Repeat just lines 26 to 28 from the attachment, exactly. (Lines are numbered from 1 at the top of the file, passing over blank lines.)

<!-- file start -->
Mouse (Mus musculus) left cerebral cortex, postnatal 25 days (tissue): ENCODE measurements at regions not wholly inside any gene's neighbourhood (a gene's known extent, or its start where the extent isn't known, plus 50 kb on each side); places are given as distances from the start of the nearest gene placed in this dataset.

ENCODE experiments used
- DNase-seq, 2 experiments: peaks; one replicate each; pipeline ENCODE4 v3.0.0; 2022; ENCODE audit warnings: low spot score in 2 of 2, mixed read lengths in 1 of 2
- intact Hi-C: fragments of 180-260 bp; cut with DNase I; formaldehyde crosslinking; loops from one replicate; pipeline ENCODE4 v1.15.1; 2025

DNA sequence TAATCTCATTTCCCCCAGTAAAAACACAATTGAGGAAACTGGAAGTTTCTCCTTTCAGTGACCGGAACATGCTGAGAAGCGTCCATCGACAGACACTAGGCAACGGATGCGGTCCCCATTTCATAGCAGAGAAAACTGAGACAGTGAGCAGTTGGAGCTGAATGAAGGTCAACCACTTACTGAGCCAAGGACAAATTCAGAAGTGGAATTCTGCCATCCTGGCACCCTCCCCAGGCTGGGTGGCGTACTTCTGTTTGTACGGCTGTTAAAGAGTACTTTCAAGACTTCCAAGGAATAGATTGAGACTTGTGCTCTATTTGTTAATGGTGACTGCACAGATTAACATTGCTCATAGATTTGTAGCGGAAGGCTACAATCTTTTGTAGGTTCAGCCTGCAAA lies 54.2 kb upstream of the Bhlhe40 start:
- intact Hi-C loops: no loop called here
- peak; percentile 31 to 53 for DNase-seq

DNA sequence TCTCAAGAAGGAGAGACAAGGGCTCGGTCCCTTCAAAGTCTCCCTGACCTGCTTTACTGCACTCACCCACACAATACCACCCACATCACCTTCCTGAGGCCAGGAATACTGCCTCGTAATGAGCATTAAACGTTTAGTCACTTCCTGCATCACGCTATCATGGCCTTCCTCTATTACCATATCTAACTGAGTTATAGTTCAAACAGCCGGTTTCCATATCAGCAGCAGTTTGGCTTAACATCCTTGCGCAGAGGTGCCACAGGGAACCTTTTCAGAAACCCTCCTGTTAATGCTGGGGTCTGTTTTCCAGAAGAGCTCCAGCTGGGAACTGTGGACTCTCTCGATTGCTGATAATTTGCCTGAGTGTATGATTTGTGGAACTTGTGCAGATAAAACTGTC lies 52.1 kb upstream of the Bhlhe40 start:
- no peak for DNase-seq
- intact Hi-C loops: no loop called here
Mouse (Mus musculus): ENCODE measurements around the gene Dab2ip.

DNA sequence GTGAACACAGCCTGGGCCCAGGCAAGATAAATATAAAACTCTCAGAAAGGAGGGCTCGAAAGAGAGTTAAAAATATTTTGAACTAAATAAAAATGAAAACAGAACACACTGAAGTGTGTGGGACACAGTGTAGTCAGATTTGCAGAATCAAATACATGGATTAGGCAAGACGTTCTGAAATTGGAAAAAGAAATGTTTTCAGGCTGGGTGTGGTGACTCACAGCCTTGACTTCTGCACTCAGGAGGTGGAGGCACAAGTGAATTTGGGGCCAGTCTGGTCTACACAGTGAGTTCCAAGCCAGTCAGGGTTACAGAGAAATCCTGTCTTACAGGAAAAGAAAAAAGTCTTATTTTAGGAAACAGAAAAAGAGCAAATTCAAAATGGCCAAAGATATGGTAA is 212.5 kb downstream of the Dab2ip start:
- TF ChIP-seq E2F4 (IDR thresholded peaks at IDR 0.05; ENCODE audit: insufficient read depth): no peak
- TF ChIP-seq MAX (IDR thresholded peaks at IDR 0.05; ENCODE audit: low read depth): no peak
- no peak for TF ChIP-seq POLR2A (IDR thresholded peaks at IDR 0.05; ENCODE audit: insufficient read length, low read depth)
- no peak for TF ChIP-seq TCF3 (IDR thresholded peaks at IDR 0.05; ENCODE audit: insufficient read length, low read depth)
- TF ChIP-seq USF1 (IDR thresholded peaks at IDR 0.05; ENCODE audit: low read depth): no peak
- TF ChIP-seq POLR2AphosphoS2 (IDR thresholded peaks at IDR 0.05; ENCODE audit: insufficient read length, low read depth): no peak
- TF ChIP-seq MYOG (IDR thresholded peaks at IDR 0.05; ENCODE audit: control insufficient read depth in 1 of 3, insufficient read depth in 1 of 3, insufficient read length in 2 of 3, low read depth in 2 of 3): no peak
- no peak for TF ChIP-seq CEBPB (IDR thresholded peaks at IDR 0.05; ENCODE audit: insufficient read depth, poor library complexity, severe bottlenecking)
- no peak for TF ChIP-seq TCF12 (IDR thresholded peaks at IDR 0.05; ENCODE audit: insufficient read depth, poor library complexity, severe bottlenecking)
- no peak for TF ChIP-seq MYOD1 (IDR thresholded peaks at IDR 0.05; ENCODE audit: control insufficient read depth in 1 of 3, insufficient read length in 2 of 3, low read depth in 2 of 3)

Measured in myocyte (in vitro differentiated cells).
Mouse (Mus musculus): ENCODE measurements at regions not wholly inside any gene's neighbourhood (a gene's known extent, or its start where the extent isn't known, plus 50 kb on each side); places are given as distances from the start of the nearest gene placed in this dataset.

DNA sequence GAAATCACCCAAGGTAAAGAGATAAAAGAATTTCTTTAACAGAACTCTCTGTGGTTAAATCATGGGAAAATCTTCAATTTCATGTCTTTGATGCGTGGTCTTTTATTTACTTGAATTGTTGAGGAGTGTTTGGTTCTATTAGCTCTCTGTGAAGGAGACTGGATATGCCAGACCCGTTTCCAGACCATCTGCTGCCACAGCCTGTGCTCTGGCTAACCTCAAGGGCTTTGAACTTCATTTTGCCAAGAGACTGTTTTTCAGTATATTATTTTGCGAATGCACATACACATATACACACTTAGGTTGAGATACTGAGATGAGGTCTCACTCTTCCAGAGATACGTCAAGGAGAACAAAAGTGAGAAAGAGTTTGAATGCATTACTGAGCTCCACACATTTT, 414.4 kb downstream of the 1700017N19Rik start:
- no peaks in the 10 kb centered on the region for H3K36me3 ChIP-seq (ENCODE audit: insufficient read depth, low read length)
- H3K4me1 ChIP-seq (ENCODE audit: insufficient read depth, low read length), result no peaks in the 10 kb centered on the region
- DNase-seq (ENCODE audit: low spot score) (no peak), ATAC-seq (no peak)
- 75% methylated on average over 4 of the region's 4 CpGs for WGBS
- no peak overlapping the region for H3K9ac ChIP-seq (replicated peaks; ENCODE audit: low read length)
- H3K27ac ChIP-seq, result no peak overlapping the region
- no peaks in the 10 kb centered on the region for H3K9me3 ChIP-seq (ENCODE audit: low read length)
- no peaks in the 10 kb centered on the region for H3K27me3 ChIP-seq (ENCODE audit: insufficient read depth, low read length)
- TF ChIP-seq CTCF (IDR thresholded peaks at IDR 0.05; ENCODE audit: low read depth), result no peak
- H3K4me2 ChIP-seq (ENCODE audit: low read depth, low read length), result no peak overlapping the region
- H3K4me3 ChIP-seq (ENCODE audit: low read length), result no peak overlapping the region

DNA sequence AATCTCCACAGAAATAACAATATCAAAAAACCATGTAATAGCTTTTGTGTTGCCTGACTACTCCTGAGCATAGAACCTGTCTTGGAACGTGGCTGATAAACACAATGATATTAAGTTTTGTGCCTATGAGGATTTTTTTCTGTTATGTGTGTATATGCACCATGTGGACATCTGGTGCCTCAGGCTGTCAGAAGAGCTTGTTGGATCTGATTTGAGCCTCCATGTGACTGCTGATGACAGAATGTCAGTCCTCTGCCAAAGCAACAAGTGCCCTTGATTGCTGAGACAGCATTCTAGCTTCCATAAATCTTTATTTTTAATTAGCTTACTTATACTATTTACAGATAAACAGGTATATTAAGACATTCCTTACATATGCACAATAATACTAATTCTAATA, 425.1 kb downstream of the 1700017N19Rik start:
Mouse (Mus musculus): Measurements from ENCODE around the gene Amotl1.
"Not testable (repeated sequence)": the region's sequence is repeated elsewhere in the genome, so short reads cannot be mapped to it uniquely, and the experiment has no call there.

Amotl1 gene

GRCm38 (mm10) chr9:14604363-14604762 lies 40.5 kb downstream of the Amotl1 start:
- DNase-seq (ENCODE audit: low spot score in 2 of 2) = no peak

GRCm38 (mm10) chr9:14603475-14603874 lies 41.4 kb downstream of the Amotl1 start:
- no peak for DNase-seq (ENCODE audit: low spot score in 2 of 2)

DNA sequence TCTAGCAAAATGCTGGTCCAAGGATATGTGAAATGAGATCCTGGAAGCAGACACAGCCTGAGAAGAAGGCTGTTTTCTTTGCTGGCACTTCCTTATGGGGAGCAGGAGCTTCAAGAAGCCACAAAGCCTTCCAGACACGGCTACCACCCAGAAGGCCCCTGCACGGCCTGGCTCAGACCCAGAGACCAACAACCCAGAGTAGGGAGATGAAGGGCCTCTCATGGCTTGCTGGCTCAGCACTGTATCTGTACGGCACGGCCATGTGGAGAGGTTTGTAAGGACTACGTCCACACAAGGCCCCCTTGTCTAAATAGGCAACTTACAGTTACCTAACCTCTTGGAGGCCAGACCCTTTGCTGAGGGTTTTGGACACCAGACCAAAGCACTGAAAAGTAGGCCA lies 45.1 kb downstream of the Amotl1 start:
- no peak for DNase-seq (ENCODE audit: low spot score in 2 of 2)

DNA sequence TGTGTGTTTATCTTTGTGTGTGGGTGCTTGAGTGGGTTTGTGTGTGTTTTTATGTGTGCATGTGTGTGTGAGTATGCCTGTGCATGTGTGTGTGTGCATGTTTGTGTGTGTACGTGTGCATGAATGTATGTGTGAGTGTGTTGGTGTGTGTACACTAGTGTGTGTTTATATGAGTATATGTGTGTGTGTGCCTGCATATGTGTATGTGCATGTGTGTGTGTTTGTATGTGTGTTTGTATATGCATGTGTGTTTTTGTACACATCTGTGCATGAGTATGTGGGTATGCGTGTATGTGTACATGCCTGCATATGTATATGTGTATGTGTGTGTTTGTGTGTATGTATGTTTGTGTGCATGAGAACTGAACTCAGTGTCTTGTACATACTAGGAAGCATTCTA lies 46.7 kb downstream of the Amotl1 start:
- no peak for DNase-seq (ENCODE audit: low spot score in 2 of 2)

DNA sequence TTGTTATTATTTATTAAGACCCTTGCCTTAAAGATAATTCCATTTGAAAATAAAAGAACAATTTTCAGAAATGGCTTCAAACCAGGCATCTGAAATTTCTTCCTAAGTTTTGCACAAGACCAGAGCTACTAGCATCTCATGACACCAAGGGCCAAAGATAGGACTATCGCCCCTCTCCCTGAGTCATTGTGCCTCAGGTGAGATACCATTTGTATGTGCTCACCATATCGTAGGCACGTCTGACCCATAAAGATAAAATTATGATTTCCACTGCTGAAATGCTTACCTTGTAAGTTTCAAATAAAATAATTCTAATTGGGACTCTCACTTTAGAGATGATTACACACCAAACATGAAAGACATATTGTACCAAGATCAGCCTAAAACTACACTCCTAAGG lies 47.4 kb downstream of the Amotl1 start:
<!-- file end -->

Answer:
- no peaks in the 10 kb centered on the region for H3K36me3 ChIP-seq (ENCODE audit: insufficient read depth, low read length)
- H3K4me1 ChIP-seq (ENCODE audit: insufficient read depth, low read length), result no peaks in the 10 kb centered on the region
- DNase-seq (ENCODE audit: low spot score) (no peak), ATAC-seq (no peak)